Editor’s note: This story is taken from Ragan’s distance-learning portal RaganTraining.com. The site contains hundreds of hours of case studies, video presentations, and interactive courses.
Once Rob Biesenbach was producing an internal video for a candy factory, and he stopped to chat with an employee named Estella who worked on a chewing gum production line.
“Boy, your kids must think you’ve got a really cool job, working in a candy factory,” the communications expert recalls telling her.
Estella lit up. “Oh, yeah. They love me.”
She showed Biesenbach a code on the package that records where the gum was made, right down to the production line. Her kids could read the code. Whenever they went to the store, they would check the packages and tell everybody around, “My mommy made this gum!”
Bingo. A story about pride in work. The gum is good enough for your family, because Estella makes sure it’s good enough for hers.
In the Ragan Training webinar “The three-legged stool: Tell your story like a silent movie,” Biesenbach offers tips that will elevate your videos from corporate snoozes into dynamic visual narratives. Biesenbach is an actor and a former vice president at Ogilvy PR Worldwide.
Here are a few pointers:
Tell it in pictures.
Those old silent movie directors knew their stuff. They had to tell a story in images, with no dialogue except for that represented by brief title cards.
Learn from them. Images are powerful. People remember them. Use them.
This video clip is taken from the Ragan Training session, “The three-legged stool: Tell your story like a silent movie.”
Biesenbach quotes playwright and screenwriter David Mamet: “If you pretend the characters can’t speak and write a silent movie, you will be writing great drama.”
Build a three-legged stool.
Throw away all those white papers philosophizing about the power of narrative in organizational communications. Here’s what you need to know: A story is a three-legged stool.
In other words: “It’s a character in pursuit of a goal in the face of some challenge or obstacle,” Biesenbach says, “and how that character resolves that challenge, gets over that obstacle, provides the dramatic tension and the human interest that keeps us tuned in.”
That would make Estella the character. Quality is her goal. The challenge is how to do that in a mundane activity of watching packages of gum go by day after day. She resolves that challenge by treating her customers like family.
You know the guy who always corners you by the water cooler to tell convoluted dreams littered with the phrase, “and then … and then …” Augh! Boring.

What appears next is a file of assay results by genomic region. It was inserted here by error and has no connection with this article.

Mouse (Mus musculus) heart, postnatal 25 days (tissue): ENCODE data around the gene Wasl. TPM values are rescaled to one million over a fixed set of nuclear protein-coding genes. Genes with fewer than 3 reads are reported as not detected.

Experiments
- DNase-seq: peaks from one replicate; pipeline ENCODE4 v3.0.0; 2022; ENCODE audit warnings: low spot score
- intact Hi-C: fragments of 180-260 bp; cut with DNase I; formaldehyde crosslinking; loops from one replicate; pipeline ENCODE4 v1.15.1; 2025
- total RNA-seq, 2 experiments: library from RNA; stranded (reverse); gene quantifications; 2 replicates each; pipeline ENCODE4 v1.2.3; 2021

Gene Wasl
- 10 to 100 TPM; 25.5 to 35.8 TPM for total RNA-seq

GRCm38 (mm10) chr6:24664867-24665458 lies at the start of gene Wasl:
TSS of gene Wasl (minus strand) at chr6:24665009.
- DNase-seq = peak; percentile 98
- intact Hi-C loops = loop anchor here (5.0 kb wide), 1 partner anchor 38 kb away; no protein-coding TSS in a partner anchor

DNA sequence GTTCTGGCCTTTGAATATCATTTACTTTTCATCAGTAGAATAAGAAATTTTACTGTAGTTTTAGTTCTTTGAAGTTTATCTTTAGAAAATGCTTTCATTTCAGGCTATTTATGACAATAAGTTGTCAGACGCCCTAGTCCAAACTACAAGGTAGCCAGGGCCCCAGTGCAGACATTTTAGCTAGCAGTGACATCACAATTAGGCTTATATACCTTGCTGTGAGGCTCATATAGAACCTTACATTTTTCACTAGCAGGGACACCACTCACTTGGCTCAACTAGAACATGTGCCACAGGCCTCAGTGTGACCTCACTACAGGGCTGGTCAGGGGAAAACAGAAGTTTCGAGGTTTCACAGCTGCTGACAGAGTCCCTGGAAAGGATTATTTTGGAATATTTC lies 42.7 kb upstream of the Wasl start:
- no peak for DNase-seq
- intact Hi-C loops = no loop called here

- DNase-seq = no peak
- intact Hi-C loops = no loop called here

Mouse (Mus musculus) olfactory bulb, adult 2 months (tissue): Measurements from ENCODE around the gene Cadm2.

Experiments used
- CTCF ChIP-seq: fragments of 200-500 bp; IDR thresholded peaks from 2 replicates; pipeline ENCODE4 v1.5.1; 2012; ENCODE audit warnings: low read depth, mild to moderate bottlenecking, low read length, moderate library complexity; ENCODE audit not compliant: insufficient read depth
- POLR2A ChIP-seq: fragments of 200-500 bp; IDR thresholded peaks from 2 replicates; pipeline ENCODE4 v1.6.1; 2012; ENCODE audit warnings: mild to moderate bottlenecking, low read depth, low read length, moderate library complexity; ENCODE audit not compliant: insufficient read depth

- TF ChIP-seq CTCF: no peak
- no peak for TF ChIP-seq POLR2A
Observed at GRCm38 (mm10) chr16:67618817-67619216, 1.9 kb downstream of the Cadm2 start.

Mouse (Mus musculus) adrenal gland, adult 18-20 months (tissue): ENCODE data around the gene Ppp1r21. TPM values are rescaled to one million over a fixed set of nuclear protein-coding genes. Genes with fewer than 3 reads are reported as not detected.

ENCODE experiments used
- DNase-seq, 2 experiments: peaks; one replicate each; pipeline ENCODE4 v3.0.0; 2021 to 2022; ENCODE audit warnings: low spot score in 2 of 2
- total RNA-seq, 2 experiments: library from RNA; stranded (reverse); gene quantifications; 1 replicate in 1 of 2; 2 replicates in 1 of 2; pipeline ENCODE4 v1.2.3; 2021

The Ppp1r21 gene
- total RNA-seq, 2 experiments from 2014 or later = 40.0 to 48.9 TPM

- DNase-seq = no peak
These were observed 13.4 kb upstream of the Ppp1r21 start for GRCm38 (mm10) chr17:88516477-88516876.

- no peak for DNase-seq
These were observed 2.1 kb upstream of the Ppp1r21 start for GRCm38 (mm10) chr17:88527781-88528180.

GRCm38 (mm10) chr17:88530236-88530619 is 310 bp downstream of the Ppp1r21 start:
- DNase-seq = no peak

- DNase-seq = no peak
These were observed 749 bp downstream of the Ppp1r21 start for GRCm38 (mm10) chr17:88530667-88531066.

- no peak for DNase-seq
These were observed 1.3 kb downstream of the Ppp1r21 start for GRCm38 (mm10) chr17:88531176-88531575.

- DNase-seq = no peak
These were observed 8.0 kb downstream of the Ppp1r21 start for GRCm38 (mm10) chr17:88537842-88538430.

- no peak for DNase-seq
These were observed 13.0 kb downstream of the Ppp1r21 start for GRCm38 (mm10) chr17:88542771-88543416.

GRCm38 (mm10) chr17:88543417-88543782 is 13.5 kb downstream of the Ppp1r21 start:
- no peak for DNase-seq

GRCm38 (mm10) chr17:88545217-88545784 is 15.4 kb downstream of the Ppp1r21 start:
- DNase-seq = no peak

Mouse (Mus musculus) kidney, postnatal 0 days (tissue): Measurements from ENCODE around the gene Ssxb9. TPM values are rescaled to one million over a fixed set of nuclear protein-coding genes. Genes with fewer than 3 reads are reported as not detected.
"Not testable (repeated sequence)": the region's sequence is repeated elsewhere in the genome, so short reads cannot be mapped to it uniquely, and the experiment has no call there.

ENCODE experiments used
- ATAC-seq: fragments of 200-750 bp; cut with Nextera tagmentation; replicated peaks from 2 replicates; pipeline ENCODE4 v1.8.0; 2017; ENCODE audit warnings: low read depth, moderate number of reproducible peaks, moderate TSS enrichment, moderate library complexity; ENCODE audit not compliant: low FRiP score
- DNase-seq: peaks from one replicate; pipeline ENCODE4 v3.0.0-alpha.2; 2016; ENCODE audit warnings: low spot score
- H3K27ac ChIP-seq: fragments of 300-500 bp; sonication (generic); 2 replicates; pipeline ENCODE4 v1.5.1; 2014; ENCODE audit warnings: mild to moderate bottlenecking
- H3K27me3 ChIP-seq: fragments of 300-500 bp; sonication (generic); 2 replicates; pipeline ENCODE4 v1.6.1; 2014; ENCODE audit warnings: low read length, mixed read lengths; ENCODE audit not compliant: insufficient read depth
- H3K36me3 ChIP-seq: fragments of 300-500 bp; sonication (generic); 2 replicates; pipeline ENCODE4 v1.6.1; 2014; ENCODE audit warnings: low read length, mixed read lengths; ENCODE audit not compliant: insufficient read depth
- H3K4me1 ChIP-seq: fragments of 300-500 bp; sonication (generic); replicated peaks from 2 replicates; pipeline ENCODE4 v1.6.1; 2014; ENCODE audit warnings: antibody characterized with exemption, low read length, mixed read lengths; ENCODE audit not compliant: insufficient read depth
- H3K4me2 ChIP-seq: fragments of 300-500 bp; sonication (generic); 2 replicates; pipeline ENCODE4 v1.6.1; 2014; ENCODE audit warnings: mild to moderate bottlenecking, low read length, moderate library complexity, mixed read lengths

If you find yourself saying “and then” over and over again, it may not be a story, but a sequence of not necessarily related events, Biesenbach cautions.
“Stories are about cause and effect,” he says. “This happened, so that happened.”
How to create causality? Biesenbach again turns to Mamet, citing a memo the playwright once wrote to the writers of the CBS drama “The Unit.” It’s a terrific memo, if predictably potty-mouthed. Mamet writes (in all caps!):
WE, THE WRITERS, MUST ASK OURSELVES OF EVERY SCENE THESE THREE QUESTIONS.
1) WHO WANTS WHAT?
2) WHAT HAPPENS IF HER [sic] DON’T GET IT?
3) WHY NOW?
You don’t want a dreamlike sequence of “this happened, and that happened, and I go, and then she said,” Biesenbach warns. Create a plot.
Put your subjects at ease.
Choose a warm, sympathetic character to be the hero at the center of your video. When you shoot the interview, limit the number of people in the room. Camera person. Sound technician. And maybe, if your subject is nervous, a friend for moral support.
Once, Biesenbach was interviewing a senior partner at a law firm, a woman who was great in real life but stiff on video. He knew her, had seen her biking around the neighborhood where they both lived.
So he put her on camera and started chatting about cycling and neighborhoods. The client who had hired Biesenbach leaned in and asked, “When are the real questions going to start?”
Biesenbach replied, “These are the real questions.”
What’s as important as what you include in a good story is what you leave out, Biesenbach says. Good stories can be weighted down with unnecessary detail.
Consider the 1993 movie “The Fugitive,” in which Tommy Lee Jones plays Samuel Gerard, a federal marshal tracking Dr. Richard Kimble (Harrison Ford), who has been wrongly convicted of killing his wife.
At one point Gerard confronts Kimble in a tunnel, Biesenbach says. The doctor protests, “I didn’t kill my wife.”
Gerard replies: “I don’t care.”
That’s the entire movie in two lines, Biesenbach says. You don’t need a lengthy explanation: As a federal marshal, my duties extend only to apprehending fugitives, not determining matters of guilt or innocence. You see, the way the criminal justice system is set up…
All that is implied, but never spoken.
Go ye and do likewise.